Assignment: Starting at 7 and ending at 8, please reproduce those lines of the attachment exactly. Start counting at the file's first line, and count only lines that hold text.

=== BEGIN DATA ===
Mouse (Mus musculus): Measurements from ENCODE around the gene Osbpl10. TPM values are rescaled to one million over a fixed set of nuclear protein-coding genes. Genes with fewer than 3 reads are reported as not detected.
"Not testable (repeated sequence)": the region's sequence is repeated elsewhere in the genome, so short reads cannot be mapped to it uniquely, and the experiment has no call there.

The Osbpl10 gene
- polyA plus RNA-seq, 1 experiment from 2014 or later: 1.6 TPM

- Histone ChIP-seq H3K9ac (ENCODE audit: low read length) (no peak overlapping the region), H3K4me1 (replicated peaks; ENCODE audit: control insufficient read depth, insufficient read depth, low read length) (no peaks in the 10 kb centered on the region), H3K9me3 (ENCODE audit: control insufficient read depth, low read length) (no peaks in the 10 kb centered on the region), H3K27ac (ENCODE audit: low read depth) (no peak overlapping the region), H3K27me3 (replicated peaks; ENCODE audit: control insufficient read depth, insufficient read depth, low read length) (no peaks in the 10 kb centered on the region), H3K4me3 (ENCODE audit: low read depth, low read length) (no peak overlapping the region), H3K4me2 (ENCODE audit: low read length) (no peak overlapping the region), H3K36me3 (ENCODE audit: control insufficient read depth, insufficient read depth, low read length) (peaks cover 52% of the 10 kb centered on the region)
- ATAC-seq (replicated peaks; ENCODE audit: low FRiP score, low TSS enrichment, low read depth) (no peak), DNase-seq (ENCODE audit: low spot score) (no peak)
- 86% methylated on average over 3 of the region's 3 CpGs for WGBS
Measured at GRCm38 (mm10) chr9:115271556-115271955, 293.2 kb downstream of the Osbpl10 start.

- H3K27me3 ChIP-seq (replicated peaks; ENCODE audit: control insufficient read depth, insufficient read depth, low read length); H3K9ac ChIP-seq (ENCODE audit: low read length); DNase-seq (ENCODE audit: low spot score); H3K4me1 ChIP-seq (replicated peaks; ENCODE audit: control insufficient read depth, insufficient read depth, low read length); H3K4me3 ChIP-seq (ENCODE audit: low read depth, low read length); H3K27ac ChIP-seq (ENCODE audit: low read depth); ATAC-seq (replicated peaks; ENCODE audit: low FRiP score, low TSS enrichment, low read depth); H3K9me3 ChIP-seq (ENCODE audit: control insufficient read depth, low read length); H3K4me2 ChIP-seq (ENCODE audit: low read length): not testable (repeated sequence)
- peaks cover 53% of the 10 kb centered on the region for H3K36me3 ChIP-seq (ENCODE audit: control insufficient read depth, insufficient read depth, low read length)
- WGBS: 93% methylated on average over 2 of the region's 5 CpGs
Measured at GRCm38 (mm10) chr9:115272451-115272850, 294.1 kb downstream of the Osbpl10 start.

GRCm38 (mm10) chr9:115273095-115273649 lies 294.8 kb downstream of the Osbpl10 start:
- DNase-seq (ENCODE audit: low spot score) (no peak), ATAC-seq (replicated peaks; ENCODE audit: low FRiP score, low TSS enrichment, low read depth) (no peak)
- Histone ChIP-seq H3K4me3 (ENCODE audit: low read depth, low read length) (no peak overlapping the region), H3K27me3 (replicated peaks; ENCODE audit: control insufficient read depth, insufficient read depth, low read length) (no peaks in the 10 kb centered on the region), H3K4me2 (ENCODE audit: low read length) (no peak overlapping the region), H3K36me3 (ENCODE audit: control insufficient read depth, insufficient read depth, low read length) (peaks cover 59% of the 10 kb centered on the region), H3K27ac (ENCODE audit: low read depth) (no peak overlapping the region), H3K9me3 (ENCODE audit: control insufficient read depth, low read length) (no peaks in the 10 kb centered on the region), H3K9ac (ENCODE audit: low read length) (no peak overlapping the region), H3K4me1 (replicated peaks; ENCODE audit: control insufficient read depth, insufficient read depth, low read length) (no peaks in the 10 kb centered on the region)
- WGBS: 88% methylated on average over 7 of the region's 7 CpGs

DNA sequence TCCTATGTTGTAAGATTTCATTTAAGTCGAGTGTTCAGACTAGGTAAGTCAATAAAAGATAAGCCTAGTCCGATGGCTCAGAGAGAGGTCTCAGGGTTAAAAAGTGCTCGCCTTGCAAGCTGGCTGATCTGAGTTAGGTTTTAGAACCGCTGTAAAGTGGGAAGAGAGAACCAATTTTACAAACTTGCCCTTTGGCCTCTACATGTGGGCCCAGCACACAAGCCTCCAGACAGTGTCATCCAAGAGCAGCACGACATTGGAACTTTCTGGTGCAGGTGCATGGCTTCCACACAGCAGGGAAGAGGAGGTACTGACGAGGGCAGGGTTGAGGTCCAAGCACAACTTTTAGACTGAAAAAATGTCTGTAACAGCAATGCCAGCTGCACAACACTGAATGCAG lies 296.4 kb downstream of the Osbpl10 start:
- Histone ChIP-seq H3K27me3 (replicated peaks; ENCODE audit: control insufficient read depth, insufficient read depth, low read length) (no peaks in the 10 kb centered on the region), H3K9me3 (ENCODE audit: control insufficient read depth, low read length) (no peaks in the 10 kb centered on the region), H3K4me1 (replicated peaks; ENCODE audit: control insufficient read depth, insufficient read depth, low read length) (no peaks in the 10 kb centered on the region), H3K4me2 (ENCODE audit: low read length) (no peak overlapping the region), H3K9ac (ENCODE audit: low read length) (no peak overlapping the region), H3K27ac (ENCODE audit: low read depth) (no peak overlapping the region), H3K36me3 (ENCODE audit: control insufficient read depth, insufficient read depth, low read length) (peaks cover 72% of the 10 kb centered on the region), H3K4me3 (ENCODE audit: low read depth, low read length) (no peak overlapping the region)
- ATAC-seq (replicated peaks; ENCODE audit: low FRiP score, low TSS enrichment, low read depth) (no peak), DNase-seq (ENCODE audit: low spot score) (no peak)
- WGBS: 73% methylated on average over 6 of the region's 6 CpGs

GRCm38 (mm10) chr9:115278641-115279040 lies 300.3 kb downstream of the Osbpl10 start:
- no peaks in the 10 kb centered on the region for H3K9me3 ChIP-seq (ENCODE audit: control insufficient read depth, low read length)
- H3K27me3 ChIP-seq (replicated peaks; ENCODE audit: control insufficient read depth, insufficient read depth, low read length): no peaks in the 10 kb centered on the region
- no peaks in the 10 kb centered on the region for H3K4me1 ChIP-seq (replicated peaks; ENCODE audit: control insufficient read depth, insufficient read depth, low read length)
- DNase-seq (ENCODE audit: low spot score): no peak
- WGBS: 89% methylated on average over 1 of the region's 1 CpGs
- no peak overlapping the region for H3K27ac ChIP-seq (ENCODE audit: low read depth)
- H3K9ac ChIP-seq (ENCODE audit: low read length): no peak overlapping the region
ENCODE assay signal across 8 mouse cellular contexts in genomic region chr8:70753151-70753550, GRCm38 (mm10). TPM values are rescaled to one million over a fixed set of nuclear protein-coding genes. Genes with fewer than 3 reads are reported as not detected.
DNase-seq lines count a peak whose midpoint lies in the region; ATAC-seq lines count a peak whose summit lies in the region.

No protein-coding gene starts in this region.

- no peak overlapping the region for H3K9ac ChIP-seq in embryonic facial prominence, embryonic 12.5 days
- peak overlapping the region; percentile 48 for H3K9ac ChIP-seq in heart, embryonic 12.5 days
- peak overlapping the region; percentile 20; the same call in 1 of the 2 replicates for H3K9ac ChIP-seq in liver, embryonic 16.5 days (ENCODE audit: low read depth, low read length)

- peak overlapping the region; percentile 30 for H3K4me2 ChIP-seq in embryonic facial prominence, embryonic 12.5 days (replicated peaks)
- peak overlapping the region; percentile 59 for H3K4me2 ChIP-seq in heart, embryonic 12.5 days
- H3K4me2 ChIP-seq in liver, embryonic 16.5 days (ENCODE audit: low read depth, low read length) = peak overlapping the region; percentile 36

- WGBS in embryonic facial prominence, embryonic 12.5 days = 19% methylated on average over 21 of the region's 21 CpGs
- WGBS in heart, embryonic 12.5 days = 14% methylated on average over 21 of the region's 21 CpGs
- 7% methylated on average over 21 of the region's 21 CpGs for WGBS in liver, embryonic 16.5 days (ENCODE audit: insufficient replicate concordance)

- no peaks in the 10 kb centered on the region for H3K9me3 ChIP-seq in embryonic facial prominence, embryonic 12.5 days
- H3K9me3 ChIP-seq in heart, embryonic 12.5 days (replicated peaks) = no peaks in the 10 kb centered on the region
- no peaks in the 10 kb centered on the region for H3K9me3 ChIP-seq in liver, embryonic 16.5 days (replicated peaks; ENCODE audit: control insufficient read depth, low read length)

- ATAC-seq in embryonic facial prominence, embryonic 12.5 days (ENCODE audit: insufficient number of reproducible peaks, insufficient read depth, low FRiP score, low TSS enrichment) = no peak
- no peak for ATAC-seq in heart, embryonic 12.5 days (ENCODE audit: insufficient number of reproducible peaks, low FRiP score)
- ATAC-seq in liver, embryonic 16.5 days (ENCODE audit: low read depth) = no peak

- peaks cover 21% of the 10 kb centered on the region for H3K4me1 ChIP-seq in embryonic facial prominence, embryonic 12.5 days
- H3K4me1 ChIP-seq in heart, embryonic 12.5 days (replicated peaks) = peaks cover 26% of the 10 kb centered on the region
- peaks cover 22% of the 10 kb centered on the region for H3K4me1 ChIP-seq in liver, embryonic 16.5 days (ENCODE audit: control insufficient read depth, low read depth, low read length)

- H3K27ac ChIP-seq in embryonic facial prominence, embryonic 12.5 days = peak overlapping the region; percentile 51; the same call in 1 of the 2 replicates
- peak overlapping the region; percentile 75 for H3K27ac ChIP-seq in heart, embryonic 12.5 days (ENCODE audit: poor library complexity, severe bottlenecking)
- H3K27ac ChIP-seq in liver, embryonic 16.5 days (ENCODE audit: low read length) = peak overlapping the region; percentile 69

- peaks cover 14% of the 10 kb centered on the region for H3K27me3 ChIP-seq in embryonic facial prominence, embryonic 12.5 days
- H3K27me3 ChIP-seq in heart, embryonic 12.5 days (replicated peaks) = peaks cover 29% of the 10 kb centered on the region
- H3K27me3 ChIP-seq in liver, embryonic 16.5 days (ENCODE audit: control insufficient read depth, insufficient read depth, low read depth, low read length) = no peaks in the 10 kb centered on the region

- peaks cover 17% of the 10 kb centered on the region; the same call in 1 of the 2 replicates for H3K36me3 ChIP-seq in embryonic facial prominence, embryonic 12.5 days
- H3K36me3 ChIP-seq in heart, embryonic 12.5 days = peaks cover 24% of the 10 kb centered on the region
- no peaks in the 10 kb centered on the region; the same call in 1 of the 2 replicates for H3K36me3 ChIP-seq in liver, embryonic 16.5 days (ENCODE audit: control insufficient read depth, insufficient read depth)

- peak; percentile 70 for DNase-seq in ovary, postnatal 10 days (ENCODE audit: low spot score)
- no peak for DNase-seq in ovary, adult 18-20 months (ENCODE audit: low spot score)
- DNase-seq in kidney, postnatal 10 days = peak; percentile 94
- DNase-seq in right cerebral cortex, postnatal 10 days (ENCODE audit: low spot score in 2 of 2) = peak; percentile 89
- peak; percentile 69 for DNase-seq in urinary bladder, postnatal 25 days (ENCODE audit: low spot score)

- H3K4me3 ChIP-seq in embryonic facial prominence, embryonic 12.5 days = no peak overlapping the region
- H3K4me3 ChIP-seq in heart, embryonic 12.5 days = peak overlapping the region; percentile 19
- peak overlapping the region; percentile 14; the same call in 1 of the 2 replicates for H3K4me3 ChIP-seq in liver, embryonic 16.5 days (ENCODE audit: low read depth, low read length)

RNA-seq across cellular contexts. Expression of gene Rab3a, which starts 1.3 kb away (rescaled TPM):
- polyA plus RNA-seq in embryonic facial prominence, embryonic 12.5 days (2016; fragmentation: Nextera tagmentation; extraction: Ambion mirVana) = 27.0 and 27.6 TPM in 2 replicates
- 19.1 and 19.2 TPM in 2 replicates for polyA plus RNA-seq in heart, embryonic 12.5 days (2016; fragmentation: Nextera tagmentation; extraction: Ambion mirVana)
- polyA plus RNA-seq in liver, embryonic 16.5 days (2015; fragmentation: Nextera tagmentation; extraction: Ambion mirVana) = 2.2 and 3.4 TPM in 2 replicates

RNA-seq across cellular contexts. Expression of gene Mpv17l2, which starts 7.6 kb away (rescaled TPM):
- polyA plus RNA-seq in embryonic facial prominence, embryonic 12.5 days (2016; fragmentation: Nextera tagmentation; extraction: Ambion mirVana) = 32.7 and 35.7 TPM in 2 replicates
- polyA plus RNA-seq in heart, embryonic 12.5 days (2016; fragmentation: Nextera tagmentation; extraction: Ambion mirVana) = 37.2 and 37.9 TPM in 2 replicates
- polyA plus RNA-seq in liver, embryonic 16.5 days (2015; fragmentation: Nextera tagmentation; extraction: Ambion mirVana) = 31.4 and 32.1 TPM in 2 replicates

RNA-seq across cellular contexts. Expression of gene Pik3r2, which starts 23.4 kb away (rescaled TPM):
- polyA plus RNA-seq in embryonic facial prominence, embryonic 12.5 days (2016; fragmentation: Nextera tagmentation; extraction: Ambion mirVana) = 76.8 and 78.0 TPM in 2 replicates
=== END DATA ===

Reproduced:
- 86% methylated on average over 3 of the region's 3 CpGs for WGBS
Measured at GRCm38 (mm10) chr9:115271556-115271955, 293.2 kb downstream of the Osbpl10 start.